wrote:
In message <fu********************************@4ax.com>, Bill H
<maylar69@hot----.com> writes
I have a routine that displays 60 items (with thumbnails) per page.
You can click any item and displays a new page with item details. When
the user back pages it runs the query again to display all the items.
Is there a way to cache that page and images so that second query
doesn't execute?


In cases like this, I store an array of the resultant ids in the
session, then run you just need to run a much easier query to pull out
the data for a page redisplay.


Thanks Rob!

As I said in another post on this topic I have to believe this would
have dawned on me at some point! ;) :)

Thank you,
Bill

Jul 17 '05 #14

P: n/a
Bill H wrote:
I have a routine that displays 60 items (with thumbnails) per page.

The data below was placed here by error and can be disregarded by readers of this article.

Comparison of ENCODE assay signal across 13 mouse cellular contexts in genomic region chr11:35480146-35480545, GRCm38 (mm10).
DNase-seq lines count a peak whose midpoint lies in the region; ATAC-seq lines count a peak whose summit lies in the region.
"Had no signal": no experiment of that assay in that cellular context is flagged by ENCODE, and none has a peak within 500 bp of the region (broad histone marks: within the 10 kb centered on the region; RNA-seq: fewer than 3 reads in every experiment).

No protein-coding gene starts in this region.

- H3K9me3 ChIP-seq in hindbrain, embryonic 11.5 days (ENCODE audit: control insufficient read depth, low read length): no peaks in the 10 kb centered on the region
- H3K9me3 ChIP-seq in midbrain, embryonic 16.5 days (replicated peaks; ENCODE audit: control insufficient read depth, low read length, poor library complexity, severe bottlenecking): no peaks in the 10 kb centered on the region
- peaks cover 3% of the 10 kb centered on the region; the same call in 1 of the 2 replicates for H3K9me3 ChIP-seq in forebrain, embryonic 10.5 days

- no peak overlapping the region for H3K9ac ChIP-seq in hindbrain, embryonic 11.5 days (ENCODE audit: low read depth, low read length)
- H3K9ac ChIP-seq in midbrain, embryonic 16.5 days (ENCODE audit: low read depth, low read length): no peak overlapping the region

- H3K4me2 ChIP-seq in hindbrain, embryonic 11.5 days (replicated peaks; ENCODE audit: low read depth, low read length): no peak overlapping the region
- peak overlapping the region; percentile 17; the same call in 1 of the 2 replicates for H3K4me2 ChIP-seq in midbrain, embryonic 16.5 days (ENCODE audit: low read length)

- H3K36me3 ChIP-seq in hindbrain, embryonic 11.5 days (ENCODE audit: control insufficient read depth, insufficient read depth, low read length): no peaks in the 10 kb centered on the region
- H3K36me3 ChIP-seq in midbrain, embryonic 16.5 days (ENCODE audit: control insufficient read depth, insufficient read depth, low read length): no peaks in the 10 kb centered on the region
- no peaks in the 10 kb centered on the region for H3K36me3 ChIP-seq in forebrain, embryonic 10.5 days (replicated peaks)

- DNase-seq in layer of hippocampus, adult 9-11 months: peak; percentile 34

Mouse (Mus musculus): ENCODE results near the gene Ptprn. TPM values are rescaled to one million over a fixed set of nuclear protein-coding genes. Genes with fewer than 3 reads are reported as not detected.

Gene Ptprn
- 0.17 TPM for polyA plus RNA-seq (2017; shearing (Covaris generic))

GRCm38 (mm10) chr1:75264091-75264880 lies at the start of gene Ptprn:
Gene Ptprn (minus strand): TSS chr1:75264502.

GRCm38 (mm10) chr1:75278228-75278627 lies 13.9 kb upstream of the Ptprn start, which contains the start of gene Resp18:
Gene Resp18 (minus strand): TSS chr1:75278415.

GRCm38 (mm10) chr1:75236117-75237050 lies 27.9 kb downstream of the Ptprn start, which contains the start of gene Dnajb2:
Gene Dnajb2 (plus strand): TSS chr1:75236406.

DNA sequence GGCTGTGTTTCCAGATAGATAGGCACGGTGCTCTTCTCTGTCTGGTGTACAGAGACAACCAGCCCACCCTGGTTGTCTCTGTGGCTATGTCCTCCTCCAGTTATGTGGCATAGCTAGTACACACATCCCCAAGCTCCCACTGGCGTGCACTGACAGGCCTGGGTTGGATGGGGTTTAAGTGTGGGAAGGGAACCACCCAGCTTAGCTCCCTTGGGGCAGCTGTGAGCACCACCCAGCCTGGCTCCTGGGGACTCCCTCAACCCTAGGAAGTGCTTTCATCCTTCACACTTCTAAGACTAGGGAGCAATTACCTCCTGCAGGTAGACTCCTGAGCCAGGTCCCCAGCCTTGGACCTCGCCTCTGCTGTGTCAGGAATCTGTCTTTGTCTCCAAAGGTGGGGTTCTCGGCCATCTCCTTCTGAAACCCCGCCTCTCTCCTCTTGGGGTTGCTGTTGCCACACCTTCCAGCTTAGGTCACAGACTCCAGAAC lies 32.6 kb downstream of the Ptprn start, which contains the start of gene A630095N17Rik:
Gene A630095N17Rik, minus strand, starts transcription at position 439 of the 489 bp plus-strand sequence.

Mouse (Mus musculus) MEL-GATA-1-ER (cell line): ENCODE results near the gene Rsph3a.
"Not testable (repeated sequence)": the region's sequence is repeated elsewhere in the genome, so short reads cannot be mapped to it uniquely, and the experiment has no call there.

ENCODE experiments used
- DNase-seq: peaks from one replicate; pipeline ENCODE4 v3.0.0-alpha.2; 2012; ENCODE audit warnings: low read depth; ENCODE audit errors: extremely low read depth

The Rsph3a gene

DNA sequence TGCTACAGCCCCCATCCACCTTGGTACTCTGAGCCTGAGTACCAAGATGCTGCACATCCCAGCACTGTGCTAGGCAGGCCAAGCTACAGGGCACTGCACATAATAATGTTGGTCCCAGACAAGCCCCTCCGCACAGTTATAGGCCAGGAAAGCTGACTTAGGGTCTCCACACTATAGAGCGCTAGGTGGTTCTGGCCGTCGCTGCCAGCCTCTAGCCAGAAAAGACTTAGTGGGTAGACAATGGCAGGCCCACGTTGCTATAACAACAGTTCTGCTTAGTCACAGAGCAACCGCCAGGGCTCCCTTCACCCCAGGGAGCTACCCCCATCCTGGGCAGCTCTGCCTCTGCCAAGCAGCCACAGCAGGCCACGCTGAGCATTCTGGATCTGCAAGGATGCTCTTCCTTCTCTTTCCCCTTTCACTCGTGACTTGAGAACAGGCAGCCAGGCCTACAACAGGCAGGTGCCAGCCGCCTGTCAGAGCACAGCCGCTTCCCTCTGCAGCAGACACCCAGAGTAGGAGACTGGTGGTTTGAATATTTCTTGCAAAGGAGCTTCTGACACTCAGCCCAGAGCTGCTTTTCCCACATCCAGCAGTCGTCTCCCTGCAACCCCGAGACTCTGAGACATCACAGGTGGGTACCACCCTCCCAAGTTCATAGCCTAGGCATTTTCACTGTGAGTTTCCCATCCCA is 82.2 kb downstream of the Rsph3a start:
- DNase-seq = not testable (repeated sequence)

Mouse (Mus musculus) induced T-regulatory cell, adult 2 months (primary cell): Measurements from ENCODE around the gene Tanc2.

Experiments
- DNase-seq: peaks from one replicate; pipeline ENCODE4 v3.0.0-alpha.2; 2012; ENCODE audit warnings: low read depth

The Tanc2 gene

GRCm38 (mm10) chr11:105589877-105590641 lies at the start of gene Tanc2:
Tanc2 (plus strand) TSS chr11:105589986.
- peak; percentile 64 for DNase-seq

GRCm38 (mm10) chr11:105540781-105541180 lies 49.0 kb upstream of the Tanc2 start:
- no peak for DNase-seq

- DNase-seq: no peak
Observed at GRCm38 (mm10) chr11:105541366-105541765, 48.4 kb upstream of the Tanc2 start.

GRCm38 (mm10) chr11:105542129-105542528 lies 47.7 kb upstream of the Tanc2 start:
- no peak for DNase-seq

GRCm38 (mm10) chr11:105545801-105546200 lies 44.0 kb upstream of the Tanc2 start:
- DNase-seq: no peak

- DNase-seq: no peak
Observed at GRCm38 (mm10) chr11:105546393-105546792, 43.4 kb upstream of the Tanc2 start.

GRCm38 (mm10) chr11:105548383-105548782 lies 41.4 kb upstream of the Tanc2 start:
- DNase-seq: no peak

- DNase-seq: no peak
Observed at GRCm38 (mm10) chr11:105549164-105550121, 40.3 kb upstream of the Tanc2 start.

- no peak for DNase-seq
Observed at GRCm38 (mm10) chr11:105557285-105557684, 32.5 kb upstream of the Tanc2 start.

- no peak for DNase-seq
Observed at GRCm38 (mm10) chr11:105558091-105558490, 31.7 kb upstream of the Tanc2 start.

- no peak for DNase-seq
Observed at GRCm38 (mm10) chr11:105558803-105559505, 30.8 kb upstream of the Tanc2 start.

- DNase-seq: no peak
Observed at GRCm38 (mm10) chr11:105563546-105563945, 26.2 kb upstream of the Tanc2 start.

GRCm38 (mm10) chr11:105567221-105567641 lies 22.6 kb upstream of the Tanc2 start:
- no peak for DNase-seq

You can click any item and displays a new page with item details.
When the user back pages it runs the query again to display all the
items. Is there a way to cache that page and images so that second
query doesn't execute?


Of course, using standard http cache headers. The simplest method for
images is to store them as static files, and let your server do the
work. Be sure to configure the server to set explicit freshness info for
maximum caching. For the page that displays the thumbs and data, you can
use cache-control headers.

<?php
header("Cache-Control: max-age=600"); // 10 minutes
?>

The time should take into account how often you update the data on which
the query is based. If it's only once per week, then increase the
cache-control max-age value to a couple of hours. NB: Headers *must* be
sent **before** any data is sent.
<?php
header("Cache-Control: max-age=7200"); // 2 hours
?>

This may accomplish what you want without further fuss. If you want to
do more, then consider determining when you last modified the data, and
send a Last-Modified header. Then, when there's a request for the
thumbnails page, process the request headers, looking for
If-Modified-Since. If the user's copy is still fresh, send "304 Not
Modified" and exit the script.

I've done all this -- and for sevearal pages with thumbnails, as well